12. How does the love triangle between Amos, Silver, and Ellard Moody complicate the search for Gracie? Does Silver do the right thing in defending Amos’s innocence?
13. To what degree does Annie Clyde demonstrate her guilt and/or vulnerability in the novel?
14. Ellard thinks Yuneetah “had never been of much concern to outsiders” (p. 133). How does Greene establish the time period and economic/social circumstances of the Depression crippling the nation at large, while maintaining the insular focus on the town and these few days? What does Amos contribute to that context that another character might not be able to as effectively?
15. Consider the novel’s relationship to time. How is it depicted on large and small scales? What is the balance of the linear chronology of the present—the search for Gracie—with the larger nexus of the characters’ pasts and even futures as they are explored throughout?
16. What makes Gracie and her dog, Rusty, so close, including on a narrative level at the start of the August 2 section (p. 205)?
17. How is Amos, a man so unpredictable and itinerant, able to execute his complex, thoroughly contrived plan to blow up the dam? What are his larger motives? How do they compare to those of the TVA?
18. Is Annie Clyde defeated in the end? Which character gives the clearest sense of how she heals in the year after the dam?
19. What did you take away from the novel about the role of the government and its impact on real people’s lives, both during the Great Depression and today?
20. How are Annie Clyde’s and Yuneetah’s struggles to keep the land as it is similar to and different from the struggles of contemporary environmental issues, including fracking and flood/storm damage?
Most Helpful Customer Reviews
Riveting! I listened to the audio version. The narrator, Gale Dickey, did an awesome job. Her accent was appropriate for the region and very convincing. Green did a great job of describing the life of the people in the region of the TVA and of the time period. She painted a vivid picture for the reader/listener, of the town and people. One of the best books I have read and I am not easily pleased.This is the first book I have read by Amy Green. Looking forward to enjoying more works by Amy Greene
I loved the writing of Amy Greene - she surely knows how to grasp a reader, and how to tell an intriguing story. My father was part Cherokee Indian (he actually looked like an Indian Chief), so I liked the history in this novel and reading some things about Cherokee Indians.I love the characters and the vivid descriptions that come alive, putting you right there with the cicadas, the apple tree, the countryside, and the suspense. Having been raised in a small town, I know what it is like to lose the place you loved when it slowly withers away to nothing. This story reminds us that material things come and go but love never fades. I know what it is like to search for a loved one who is so dear and the fear that grips our heart and soul. It isn’t a bad idea to spend a little time thinking about plain, everyday things that we might take for granted. Hug your children and relish the life you have... it can always change at a moment’s notice. I think it is great that the author lives in the beautiful Smoky Mountains with her husband and two children. I appreciate how she wrote a well-written novel that can pique someone’s curiosity and interest. I hope everyone picks up “Long Man” - I believe you will be charmed. Jeannie Walker (Award-Winning Author)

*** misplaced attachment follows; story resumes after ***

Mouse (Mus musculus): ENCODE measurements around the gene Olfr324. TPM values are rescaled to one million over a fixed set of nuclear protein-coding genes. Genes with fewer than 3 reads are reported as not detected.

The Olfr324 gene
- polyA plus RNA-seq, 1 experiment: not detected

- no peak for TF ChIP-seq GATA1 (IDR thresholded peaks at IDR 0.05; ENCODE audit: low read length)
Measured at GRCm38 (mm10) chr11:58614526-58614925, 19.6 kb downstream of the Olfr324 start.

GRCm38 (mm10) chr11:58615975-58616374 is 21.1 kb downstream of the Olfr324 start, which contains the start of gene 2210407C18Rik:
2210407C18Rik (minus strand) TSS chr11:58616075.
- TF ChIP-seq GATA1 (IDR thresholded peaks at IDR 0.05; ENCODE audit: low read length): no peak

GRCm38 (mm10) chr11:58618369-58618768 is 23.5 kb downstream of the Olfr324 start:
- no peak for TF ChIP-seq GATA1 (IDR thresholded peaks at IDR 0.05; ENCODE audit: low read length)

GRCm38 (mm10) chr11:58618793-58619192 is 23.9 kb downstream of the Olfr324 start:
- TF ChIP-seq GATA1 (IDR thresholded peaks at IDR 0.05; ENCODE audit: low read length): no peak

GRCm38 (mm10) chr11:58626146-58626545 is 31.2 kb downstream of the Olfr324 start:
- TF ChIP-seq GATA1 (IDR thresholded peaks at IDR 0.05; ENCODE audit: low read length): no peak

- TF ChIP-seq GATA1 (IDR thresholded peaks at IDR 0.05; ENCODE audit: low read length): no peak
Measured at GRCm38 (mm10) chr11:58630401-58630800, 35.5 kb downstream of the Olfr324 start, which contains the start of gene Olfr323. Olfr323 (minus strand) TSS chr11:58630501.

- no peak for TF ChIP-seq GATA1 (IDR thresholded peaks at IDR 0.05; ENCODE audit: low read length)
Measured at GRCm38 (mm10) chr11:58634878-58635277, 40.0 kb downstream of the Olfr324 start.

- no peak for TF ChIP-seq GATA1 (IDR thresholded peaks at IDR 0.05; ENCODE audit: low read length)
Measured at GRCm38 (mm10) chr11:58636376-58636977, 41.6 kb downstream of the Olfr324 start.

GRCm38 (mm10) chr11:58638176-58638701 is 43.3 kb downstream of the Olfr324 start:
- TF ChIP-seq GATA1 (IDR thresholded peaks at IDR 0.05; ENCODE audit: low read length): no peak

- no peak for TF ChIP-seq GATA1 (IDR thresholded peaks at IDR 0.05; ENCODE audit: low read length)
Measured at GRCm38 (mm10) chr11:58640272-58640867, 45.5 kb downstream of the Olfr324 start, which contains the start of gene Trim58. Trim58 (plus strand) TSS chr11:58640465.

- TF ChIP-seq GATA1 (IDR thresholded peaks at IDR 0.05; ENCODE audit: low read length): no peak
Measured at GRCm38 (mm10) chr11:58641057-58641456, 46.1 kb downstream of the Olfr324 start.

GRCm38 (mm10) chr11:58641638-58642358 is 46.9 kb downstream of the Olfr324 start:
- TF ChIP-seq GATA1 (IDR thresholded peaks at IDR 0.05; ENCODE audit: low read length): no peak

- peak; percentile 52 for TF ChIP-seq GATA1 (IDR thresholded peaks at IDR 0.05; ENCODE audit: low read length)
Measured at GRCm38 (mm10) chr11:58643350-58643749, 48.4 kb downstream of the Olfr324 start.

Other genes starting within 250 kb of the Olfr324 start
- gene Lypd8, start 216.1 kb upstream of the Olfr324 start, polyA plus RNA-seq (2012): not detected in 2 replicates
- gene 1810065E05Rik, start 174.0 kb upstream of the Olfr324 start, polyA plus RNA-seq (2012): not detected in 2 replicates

This was a very moving book about an Appalachian community and the effects of electrification. Entire towns full of people were relocated, and the towns flooded in the process. Amy Greene did a super job of character development. I felt like I knew the people of Yuneetah, who lived along the Long Man, which was the Native American name for the river. I was, however, disappointed in how the moving was portrayed. I know that it was difficult to move from areas where families had lived for many years. But I felt that Ms. Greene should have included info about how much the residents were compensated. It is true that they didn’t have a choice about moving. But they did have a choice about where to resettle, and many of the TVA-reloacted famlies were given thousands of dollars, which went a much longer way back then.In addition, I know from family stories, of how some families were very grateful for the electricity, which changed their own lives positively. I felt that these things should be included, for an accurate and fair story. I realize that fiction is just that, and not entirely factual; however, I think that stories should be more complete. I will now be reading a non-fiction book, to balance things out for me, personally.
Crafted with detail and emotion. Good work, sad details about how rough things can be and how you choose love or life.
I bought this book because I loved Bloodroot, but I didn't enjoy this one nearly as much. Good , compelling story, bogged way down with far too much detailed and repeated descriptions of the land and the river; it was a chore to finish it.
This book is full of page after page of detailed, poetic, evocative descriptions of the people and land in a remote Tennessee valley in the 1930s. The plot is pretty straightforward, but the multilayered characters and the wonderful descriptions give this book a wonderful complexity. That said, there are a LOT of descriptions and some seem a bit forced and overwrought. A worthwhile read about real people and real events.
easy to read, well written. The whole time I read this, I remembered the opening of Lake Monroe, between Bedford, IN and Bloomington, IN off of highway 37. Opened in the early 70's, I always wonder what's under the water, houses, farms, trees, cemeteries.. the people displaced. Very interesting to me and probably so many others in this area
Awesome story !!!longman